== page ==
Annual IoT Security Report 2019-14

Annual IoT Security Report 2019-14

janeiro 2, 2021 | Adeline Zhang
IoT botnets

This section analyzes WS-Discovery reflection attacks. For details about the WS-Discovery service, see section 1.6 WS-Discovery First Found to Be Abused for DDoS Reflection Attacks.

Viewpoint 5: Since security researchers from Baidu disclosed that the Web WS-Discovery protocol could be exploited for DDoS reflection attacks, there has been a notable increase in reflection attack events based on this protocol in the latter half of 2019. Since mid-August, WS-Discovery reflection attacks captured by us had been on the rise. Worse still, September witnessed a sharp increase in such attacks. All parties concerned, including security vendors, service providers, and telecom carriers, should pay due attention to this type of threats.

Exposure of the WS-Discovery Service

To accurately delineate WS-Discovery reflection attacks, we, on the one hand, surveyed the WSDiscovery service exposed on the Internet, and on the other hand, used NSFOCUS’s threat hunting system to detect WS-Discovery reflection attacks. Data obtained using the two methods is analyzed respectively in the following sections.

Finding 6: Around the world, about 910,000 IP addresses (80% of which (730,000) were video surveillance devices) provided the WS-Discovery service and were thus at risk of being exploited to launch DDoS attacks.

As shown in Figure 4-6, the top 5 countries with the most devices that had the WS-Discovery service enabled were China, Vietnam, Brazil, the USA, and South Korea.

About 24% of devices responded to WS-Discovery request packets via a random port other than 3702, posing a new challenge to traditional DDoS protection based on source port filtering.

According to A10 Networks’ WS-Discovery security research report 35, about 46% of devices respond via a random port. According to our data, about 24% of devices did not respond to WS-Discovery requests via port 3702. Besides, we found that not all of these ports were random and some of them were repeatedly used (such as port 1024).

Responding via a random port poses a great challenge to the mitigation mechanism of WS-Discovery reflection attacks. Unlike the mitigation policy for other reflection attacks, WS-Discovery reflection attacks cannot be prevented simply by creating a rule for blocking traffic from source port 3702.

WS-Discovery Reflection Attacks

In this section, through analysis of log messages generated by NSFOCUS’s threat hunting system over a 74-day period from July 10 to September 21, 2019, we will delve into the threat situation of WSDiscovery reflection attacks from three dimensions: attack vector, attack event, and victim.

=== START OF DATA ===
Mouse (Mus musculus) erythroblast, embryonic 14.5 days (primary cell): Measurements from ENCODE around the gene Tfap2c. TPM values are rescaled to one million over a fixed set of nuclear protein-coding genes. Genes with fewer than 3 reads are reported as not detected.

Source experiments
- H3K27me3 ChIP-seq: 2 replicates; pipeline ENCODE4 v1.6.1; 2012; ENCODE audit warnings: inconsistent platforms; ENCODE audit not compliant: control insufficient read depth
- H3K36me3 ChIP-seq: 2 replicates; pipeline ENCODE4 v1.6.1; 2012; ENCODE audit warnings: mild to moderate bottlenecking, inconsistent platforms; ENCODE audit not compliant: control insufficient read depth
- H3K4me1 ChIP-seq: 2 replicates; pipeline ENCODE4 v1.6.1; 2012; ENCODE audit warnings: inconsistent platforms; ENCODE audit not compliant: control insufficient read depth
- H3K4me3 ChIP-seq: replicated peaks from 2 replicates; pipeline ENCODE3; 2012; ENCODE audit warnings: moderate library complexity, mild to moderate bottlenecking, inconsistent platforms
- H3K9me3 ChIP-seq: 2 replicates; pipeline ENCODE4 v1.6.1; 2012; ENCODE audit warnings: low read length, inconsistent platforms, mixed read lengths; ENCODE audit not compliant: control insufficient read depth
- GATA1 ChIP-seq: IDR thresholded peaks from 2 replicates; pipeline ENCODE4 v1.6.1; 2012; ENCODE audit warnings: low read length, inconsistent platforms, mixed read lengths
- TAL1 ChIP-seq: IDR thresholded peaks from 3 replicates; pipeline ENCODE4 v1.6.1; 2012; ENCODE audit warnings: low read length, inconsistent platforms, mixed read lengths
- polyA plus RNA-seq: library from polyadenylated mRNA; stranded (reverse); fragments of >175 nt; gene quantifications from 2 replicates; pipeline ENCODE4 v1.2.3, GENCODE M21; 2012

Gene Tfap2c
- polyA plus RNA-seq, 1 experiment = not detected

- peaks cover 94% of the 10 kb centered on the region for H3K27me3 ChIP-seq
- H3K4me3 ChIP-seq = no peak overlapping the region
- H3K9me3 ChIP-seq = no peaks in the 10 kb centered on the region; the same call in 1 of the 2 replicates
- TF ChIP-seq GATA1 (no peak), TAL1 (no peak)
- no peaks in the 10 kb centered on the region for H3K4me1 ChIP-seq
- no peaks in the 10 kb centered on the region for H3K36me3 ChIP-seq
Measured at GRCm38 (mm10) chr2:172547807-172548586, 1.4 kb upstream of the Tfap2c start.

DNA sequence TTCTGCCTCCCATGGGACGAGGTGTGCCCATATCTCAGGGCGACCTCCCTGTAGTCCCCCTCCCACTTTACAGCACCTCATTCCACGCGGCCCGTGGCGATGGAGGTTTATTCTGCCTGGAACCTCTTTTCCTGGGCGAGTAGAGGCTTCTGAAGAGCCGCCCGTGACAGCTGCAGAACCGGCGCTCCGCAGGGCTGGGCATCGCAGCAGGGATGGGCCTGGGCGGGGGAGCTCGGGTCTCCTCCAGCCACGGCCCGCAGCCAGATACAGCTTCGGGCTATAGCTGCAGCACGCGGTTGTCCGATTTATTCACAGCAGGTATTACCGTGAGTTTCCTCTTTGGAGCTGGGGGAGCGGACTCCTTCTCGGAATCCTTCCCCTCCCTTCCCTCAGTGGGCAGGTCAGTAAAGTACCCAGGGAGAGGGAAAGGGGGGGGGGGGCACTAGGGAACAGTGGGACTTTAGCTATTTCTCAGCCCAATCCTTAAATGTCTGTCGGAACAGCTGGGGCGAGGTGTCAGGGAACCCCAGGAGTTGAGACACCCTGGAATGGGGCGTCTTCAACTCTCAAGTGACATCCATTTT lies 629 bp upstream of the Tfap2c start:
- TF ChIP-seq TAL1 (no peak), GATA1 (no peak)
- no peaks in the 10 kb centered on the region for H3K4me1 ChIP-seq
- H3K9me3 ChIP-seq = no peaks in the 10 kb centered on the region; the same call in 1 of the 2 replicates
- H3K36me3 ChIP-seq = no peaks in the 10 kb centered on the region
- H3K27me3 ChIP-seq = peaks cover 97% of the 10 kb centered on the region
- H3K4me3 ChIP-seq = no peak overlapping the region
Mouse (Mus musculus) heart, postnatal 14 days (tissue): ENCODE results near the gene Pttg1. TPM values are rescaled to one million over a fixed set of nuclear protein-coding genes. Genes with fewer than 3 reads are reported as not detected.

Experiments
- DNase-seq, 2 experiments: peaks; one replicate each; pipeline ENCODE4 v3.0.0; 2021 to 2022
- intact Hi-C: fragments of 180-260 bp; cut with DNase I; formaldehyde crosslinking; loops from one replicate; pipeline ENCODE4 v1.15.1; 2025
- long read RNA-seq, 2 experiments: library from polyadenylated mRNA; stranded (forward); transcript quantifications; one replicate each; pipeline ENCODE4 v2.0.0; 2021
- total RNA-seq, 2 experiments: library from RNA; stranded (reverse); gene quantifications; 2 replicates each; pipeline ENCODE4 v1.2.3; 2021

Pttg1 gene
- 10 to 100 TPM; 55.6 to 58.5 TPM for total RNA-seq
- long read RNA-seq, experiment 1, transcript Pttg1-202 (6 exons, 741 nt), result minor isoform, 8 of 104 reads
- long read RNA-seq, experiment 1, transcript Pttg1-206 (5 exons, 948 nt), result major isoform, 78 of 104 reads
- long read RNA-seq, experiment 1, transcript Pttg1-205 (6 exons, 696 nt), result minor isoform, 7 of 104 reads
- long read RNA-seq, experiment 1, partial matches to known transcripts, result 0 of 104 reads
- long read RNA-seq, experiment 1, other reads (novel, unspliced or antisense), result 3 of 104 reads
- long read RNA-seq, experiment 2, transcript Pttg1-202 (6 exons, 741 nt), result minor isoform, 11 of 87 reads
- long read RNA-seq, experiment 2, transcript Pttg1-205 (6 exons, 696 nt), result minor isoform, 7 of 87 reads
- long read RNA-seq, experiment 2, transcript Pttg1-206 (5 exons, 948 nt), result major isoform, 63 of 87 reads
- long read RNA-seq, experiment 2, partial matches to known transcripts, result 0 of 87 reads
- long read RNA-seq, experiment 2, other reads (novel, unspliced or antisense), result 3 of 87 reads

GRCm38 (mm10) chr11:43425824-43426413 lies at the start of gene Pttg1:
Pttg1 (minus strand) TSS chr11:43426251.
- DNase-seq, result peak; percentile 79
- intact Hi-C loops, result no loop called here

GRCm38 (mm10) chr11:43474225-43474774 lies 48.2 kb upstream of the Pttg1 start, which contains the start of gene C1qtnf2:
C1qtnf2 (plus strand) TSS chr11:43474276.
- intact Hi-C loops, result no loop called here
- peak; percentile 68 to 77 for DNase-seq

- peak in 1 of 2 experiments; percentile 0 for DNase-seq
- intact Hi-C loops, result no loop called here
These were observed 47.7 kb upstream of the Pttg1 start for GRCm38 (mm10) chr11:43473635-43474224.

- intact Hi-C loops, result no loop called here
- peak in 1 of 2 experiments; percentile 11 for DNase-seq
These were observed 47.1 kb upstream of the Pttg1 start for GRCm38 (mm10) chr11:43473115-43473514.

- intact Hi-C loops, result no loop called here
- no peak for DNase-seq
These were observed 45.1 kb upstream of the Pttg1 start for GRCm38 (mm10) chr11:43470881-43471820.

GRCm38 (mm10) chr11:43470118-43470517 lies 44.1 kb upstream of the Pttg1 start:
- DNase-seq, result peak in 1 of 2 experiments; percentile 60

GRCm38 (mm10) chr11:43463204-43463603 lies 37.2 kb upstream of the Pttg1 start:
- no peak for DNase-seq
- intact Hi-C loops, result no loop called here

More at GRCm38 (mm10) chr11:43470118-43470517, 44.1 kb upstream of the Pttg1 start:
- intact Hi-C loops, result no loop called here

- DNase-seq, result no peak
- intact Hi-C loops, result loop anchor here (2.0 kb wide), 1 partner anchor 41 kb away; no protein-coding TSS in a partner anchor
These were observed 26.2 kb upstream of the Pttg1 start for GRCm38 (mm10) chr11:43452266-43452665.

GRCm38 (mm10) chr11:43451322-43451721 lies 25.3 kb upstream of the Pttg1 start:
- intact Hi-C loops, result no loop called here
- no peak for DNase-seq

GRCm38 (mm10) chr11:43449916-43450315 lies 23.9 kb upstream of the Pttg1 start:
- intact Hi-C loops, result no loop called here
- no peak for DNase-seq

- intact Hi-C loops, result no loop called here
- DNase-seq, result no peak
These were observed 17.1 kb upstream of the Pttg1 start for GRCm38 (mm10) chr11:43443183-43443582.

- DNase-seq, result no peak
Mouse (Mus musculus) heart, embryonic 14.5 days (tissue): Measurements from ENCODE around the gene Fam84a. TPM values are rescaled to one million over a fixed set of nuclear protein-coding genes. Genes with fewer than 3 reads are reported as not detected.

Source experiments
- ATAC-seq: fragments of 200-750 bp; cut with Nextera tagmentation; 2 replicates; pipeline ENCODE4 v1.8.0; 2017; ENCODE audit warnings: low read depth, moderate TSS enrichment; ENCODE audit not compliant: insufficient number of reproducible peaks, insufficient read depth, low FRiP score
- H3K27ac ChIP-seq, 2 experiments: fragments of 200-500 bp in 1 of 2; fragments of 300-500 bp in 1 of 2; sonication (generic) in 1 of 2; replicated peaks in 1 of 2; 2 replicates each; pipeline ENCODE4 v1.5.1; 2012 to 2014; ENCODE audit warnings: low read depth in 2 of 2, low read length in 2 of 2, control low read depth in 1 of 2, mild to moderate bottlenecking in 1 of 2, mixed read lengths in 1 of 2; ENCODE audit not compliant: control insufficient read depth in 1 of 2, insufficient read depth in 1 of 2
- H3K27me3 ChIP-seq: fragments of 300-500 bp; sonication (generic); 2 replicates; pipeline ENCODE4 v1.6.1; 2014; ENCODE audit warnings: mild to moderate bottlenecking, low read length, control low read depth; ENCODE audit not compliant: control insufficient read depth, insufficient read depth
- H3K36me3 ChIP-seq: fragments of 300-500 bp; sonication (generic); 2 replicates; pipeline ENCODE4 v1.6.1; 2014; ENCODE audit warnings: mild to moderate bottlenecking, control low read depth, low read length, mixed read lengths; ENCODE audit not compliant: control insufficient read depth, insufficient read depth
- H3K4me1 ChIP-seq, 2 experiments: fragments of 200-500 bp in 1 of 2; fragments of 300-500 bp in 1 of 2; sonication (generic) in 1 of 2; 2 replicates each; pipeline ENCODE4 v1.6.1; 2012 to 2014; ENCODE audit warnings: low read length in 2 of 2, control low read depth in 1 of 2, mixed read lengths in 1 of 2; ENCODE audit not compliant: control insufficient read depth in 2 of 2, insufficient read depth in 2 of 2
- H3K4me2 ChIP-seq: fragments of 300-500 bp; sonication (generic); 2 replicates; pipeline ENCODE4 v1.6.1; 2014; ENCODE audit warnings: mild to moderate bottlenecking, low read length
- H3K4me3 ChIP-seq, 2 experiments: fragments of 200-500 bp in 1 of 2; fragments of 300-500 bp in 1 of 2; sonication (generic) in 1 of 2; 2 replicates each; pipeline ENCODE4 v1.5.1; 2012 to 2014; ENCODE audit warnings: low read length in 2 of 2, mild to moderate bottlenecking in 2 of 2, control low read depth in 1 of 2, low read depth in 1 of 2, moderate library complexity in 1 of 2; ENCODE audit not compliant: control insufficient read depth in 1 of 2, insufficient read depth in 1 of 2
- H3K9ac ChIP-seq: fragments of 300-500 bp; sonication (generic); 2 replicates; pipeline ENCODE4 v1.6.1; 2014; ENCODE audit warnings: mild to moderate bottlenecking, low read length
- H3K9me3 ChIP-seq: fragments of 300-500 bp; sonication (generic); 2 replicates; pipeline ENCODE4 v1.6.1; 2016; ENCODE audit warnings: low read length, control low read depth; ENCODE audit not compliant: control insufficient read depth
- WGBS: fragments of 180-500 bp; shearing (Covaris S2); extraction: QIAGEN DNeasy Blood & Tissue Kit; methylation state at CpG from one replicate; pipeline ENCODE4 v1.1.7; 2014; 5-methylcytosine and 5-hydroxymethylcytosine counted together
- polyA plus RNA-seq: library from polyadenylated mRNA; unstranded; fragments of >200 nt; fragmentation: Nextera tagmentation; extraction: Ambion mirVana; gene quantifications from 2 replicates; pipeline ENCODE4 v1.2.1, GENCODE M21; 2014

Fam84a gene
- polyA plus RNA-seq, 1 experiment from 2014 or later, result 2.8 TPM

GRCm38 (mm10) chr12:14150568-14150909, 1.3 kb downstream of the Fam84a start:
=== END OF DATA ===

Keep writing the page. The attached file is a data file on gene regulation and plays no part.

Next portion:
Attack Vectors

In this section, we will analyze attack vectors used by attackers from the perspective of attack payload length. In a blog post, we have discussed the distribution of source ports of attack traffic and the distribution of victims’ IP addresses by network segment.

Finding 7: During a WS-Discovery reflection attack, attackers usually try to craft very short payloads to hit the target, instead of using legitimate service discovery packets as attack payloads. Most attack payloads contain only three bytes, registered in two-thirds of attack log messages. The average bandwidth amplification factor achieved by such payloads was 443.

Figure 4-7 shows our statistics on packet payloads indicated in WS-Discovery reflection attack log data. In order not to make attack packets known to other hackers, we name attack payloads by using the attack length. For example, if an attack packet’s application-layer length is three bytes, we name it payload3. According to our statistics, the top 5 payloads together represented over 99% of all attack traffic. We also found that none of these five types of payloads were legitimate service discovery packets and the smallest ones contained only two bytes. Most attack payloads contained three bytes, accounting for about two-thirds of the total attack packets.

A network-wide probe of payload3 packets revealed that not all WS-Discovery services responded to them. Altogether there were 28,918 IP addresses responding to these requests.

Figure 4-8 shows the global distribution of devices responding to payload3. We can see that the top 3 countries hosting the most responding devices were the USA, South Korea, and China. In terms of device types, video surveillance devices and printers dominated, with the former accounting for 75% of the total devices.

Response packets captured by our honeypots varied from hundreds to thousands of bytes in length, averaging out at 1330 bytes. Thus, the average bandwidth amplification factor (BAF) stood at 443.

Attack Incidents

We analyzed attack incidents captured by NSFOCUS’s threat hunting system. Here, all attack records about one IP address in one day add up to an attack incident. Figure 4-9 shows the daily number of attack incidents. At a glance, WS-Discovery reflection attack incidents fluctuated all the time, but have been on the rise generally since mid-August, especially in September. This indicates that WS-Discovery reflection attacks have been gradually adopted as a regular weapon of DDoS attacks, to which all parties concerned, including security vendors, service providers, and telecom operators, should pay due attention.


Figure 4-10 shows the global distribution of WS-Discovery reflection attack victims. We observed that up to 24 countries and regions were hit by this kind of attack. China was most targeted by WS-Discovery reflection attacks, home to 33% of victim IP addresses, followed by the USA (21%).

To be continued.